Parish of St. Vincent Ferrer and St. Catherine of Siena

A Parish of the Archdiocese of New York served by the Dominican Friars

December 19, 2015

Approval for Christmas – Pastor’s Reflection (December 20, 2015)

On December 22, 1216, Pope Honorius III gave formal “approbation” to the plan of life and mission St. Dominic had established for his Friars. Approval signified more than permission: it conveyed a recognition that the Holy Spirit had wrought a new thing in the midst of the Church. Seven hundred and ninety-nine years later this way of life continues to give life to us who live it. Our capacity to serve you comes from the wherewithal it provides.

The newness of the Order took several forms. St. Dominic founded a religious community with an apostolate of preaching, and its houses sprouted up in urban centers, not desert retreats. The Friars did not gain their sustenance from agriculture, handicraft, or rental income: they were to invest their productive energy in study, and ask people to support their way of life. At the same time, the Friars maintained the structures of intense common life that characterize monasticism. The Friars did not remain in one priory but moved about as needed. Finally, their houses were not autonomous, but were part of a Church-wide Order centered in Rome, and the superiors in the Order were elected from the bottom up. Each element of this plan served to help the Friar have an absorbing life of worship, study, and fraternity, and at the same time, to be free to preach the Gospel effectively to his contemporaries.

The approval given to the Order as a structure also extended to the content of its preaching, which was itself an approbation. Dominic took up the task of affirming for his age the goodness of human reason, and human bodily life. Simply put, he and his companions sought to convince people that their humanity reflected the goodness of the Creator, and that living a full human life, fortified by the sacraments, provided a reliable way to reach eternal intimacy with that same God.

Dominic’s is a Christmas message preached all year long. Christ’s Incarnation affirms the whole work of being human. At Christmas we will see Him making the vulnerability of infancy powerful for us all. The Word took flesh in a wordless child, showing that the human person bears God’s image at a level far deeper than language or discourse. Nevertheless, when Jesus grows up and gives the Sermon on the Mount, He demands that human reason struggle with the radical implications of the Law. He delineates our potential to live in a way far more radical than reason would have devised unaided. Reason would not counsel forgiveness of one’s enemies, or prayer for one’s persecutors, but life in Christ makes these things possible.

Perhaps the humanity of Jesus fails to convince because of its lack of experience. The Gospels present the Lord as a celibate, and yet the first of his signs was worked at a wedding (Cana), and if we follow the Gospels we recognize that the Lord’s regard for our whole race was spousal, with a love unqualified by cost, or by failure. Yes, Jesus walks the earth as a sinless, doubtless man, yet He constantly draws near to those who struggle with sin and perplexity.

God’s treasuring of humanity will climax in the mystery of the Lord’s Passion. On the Cross, Jesus reveals God’s powerful and saving presence to human life at the moment of its disintegration. Further, in this same mystery comes a rebuke for every force in human life, that belittles that life. The Resurrection and Ascension of the Lord reveal God welcoming a human nature that struggles to join the humanity of Jesus within His own, Triune life.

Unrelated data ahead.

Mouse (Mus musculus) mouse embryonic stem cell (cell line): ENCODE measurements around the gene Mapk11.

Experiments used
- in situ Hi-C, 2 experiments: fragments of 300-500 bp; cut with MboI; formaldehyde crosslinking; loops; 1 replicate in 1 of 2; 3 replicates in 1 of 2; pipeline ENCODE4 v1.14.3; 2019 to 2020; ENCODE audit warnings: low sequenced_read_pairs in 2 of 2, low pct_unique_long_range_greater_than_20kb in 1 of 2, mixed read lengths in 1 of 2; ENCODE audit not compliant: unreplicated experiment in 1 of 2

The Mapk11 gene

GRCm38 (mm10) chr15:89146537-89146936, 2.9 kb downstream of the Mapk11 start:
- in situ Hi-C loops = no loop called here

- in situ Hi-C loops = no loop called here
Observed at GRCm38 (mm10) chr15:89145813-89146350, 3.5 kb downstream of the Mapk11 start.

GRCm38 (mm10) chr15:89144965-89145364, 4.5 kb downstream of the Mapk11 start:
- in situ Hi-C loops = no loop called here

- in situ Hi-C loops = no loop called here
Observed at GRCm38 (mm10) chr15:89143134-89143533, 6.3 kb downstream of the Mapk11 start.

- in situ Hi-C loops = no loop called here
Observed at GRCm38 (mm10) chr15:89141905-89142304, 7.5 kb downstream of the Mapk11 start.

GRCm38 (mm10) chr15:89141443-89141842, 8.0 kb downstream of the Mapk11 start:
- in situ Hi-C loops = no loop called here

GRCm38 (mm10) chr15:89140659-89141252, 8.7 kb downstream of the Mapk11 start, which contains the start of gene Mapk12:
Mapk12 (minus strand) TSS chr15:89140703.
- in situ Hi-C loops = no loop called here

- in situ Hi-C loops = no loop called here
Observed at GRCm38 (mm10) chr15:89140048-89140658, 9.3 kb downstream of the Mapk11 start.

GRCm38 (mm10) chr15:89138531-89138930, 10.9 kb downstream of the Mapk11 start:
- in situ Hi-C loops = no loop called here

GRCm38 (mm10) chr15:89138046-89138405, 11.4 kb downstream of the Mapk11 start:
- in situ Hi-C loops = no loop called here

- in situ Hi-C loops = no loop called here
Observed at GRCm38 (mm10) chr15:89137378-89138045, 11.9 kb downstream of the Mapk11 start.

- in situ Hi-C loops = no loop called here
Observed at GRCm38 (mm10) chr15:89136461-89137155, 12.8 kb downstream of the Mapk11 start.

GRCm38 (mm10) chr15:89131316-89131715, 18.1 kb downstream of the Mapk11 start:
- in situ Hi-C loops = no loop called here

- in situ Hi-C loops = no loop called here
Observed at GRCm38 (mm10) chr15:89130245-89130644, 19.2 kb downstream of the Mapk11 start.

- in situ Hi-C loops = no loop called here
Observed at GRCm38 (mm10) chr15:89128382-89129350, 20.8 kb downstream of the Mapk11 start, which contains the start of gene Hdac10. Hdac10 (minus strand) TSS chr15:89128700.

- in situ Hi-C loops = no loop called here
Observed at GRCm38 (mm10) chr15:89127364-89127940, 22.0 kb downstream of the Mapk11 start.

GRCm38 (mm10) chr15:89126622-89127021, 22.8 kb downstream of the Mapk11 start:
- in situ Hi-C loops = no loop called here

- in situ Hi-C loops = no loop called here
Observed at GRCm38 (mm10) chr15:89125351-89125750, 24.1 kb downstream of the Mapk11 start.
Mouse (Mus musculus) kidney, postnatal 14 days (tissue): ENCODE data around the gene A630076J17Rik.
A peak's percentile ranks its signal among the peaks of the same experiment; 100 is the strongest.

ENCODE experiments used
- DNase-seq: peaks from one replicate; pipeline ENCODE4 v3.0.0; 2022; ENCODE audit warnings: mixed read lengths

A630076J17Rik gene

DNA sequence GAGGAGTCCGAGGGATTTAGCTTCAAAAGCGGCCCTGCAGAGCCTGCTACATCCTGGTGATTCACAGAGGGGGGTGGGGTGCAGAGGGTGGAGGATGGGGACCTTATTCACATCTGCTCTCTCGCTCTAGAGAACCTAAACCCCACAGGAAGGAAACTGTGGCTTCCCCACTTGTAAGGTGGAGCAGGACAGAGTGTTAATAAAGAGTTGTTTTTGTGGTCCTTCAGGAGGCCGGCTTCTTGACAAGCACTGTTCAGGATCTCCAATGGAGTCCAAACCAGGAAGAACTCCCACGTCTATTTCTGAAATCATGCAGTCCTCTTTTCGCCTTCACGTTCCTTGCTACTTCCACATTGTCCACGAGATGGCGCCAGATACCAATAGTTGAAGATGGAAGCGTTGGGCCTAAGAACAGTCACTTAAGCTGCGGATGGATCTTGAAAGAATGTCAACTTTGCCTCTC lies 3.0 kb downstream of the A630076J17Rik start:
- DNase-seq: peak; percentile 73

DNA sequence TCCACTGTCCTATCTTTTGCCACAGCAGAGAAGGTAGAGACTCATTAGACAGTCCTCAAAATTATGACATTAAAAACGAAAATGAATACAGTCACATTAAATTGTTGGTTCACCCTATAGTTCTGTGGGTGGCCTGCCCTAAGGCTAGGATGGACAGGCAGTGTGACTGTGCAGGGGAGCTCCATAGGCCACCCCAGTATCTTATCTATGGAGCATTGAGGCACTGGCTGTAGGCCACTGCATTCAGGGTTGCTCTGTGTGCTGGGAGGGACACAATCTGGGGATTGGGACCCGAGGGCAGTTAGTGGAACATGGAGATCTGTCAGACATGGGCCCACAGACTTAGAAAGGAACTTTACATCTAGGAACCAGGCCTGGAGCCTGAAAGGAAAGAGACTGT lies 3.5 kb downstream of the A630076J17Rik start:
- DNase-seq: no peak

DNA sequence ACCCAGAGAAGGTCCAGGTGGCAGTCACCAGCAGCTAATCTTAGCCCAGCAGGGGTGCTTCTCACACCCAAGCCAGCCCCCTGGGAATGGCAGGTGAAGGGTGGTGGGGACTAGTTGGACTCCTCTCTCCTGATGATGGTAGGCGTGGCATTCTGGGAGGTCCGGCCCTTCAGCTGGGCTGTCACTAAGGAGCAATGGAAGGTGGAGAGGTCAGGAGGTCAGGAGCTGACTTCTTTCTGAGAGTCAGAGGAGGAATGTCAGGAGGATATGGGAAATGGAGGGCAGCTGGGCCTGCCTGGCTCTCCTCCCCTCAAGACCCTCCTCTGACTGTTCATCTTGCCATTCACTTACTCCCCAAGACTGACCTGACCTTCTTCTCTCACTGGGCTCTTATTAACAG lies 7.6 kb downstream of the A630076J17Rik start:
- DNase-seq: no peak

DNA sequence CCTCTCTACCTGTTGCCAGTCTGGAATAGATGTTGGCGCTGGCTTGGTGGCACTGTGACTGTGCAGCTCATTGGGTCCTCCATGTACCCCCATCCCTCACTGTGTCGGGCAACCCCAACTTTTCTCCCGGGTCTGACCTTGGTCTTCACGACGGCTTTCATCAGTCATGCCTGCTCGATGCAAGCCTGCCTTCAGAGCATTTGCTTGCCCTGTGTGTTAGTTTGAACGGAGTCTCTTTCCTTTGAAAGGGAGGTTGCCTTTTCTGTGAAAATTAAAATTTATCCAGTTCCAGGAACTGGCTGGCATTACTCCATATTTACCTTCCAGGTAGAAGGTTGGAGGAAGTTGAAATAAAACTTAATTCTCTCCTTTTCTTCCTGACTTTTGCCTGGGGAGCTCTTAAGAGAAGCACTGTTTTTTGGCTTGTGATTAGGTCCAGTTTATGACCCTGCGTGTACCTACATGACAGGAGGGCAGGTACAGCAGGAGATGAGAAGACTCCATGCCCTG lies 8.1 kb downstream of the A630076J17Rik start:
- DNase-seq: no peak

How then to celebrate well! Surely it’s to live fully. Our eating, drinking, and gifting during these days grasps this instinctively. The challenge lies in joining mind to practice. When we do, Christmas becomes a profound and joyous reverence for the humanity of our companions.  The season’s festivities, like the Lord’s presence among us, challenge us through the very kind of love they foster.

The implication of Christmas is giving without manipulation, or pretense.  At this season we celebrate things, and their capacity to express gratitude and love. This will call us away from trivial consumption, from shoddiness and vulgarity, and from ostentation and excess of every sort. Instead, the Incarnation invites us to affirm human craft as something speaks well of us all, in dedication, creativity, and precision.

In these days we will treat each other with God’s good things of the table, and we should. After all, we were made with the bodies and the senses to savor, even luxuriate, in the tastiness of creation, as worked on by human hands. As Jesus lived fully, so we are challenged not to compromise our pleasure through the loss of alertness.

Living this way, we truly celebrate Jesus, by continuing His work of “approbation.” It is not that we confer a seal of approval on others, or ourselves. Rather, we acknowledge that they, and we, are the work of His hands. Around the tree, we can take pleasure that all of us have been made and held in life, and that this life carries us to Him who knows and loves the body and soul of us each.

Finally, let me thank you in advance for the very tangible love you extend to the parish in gifts at Christmas and at the End of the Year. Your support made tangible allows the Community of the Parish to become more itself, and thereby put ever new flesh on Christ in the world.

Merry Christmas Indeed!
Fr. Walter Wagner, O.P., Pastor

P.s. Let me note that I found myself under the weather at letter writing time and had to adapt a letter from two years ago. My first rerun.